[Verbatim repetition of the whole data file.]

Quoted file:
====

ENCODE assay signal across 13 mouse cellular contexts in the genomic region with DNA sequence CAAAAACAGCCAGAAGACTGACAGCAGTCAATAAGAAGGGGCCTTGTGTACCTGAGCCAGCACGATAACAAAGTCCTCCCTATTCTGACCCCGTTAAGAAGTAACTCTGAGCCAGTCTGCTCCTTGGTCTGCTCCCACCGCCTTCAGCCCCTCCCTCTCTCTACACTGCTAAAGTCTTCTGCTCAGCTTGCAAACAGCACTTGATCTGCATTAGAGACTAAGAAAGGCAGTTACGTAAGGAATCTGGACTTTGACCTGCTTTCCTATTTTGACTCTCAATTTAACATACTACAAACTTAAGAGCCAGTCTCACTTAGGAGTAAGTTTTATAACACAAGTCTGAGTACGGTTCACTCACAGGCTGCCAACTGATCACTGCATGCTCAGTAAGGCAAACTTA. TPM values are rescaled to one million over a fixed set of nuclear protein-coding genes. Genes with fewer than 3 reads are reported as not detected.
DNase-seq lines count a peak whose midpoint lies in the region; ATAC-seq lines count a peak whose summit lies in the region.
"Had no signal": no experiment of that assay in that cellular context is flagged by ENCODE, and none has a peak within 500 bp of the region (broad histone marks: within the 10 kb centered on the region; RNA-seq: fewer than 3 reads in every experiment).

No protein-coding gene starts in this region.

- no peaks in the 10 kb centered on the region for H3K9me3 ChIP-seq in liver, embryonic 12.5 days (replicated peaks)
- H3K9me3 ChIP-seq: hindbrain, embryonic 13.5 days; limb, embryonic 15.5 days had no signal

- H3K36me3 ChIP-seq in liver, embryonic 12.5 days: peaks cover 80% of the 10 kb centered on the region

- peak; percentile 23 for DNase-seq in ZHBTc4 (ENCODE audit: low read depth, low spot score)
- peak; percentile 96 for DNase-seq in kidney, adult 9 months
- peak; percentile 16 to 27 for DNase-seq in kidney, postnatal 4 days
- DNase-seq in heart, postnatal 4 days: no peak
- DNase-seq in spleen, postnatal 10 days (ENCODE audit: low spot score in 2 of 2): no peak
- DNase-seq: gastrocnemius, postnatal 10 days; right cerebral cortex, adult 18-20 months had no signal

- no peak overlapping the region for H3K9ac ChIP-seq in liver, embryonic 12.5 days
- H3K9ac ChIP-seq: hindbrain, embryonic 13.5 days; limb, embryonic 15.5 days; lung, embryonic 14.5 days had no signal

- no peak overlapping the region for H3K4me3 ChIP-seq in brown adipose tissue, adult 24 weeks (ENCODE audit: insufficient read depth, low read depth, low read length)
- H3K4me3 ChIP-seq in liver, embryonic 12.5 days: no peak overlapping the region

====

ENCODE assay signal across 13 mouse cellular contexts in the genomic region with DNA sequence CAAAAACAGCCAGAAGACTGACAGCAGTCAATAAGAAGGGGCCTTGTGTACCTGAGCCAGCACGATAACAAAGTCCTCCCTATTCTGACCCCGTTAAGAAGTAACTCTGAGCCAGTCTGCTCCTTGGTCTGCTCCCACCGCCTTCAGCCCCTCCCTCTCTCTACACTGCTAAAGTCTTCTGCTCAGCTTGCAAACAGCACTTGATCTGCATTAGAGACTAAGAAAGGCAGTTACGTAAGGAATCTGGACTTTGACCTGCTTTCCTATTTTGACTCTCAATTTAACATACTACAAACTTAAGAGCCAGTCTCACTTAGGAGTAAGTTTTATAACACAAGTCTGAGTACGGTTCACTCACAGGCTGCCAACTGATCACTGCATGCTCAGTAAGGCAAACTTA. TPM values are rescaled to one million over a fixed set of nuclear protein-coding genes. Genes with fewer than 3 reads are reported as not detected.
DNase-seq lines count a peak whose midpoint lies in the region; ATAC-seq lines count a peak whose summit lies in the region.
"Had no signal": no experiment of that assay in that cellular context is flagged by ENCODE, and none has a peak within 500 bp of the region (broad histone marks: within the 10 kb centered on the region; RNA-seq: fewer than 3 reads in every experiment).

No protein-coding gene starts in this region.

- no peaks in the 10 kb centered on the region for H3K9me3 ChIP-seq in liver, embryonic 12.5 days (replicated peaks)
- H3K9me3 ChIP-seq: hindbrain, embryonic 13.5 days; limb, embryonic 15.5 days had no signal

- H3K36me3 ChIP-seq in liver, embryonic 12.5 days: peaks cover 80% of the 10 kb centered on the region

- peak; percentile 23 for DNase-seq in ZHBTc4 (ENCODE audit: low read depth, low spot score)
- peak; percentile 96 for DNase-seq in kidney, adult 9 months
- peak; percentile 16 to 27 for DNase-seq in kidney, postnatal 4 days
- DNase-seq in heart, postnatal 4 days: no peak
- DNase-seq in spleen, postnatal 10 days (ENCODE audit: low spot score in 2 of 2): no peak
- DNase-seq: gastrocnemius, postnatal 10 days; right cerebral cortex, adult 18-20 months had no signal

- no peak overlapping the region for H3K9ac ChIP-seq in liver, embryonic 12.5 days
- H3K9ac ChIP-seq: hindbrain, embryonic 13.5 days; limb, embryonic 15.5 days; lung, embryonic 14.5 days had no signal

- no peak overlapping the region for H3K4me3 ChIP-seq in brown adipose tissue, adult 24 weeks (ENCODE audit: insufficient read depth, low read depth, low read length)
- H3K4me3 ChIP-seq in liver, embryonic 12.5 days: no peak overlapping the region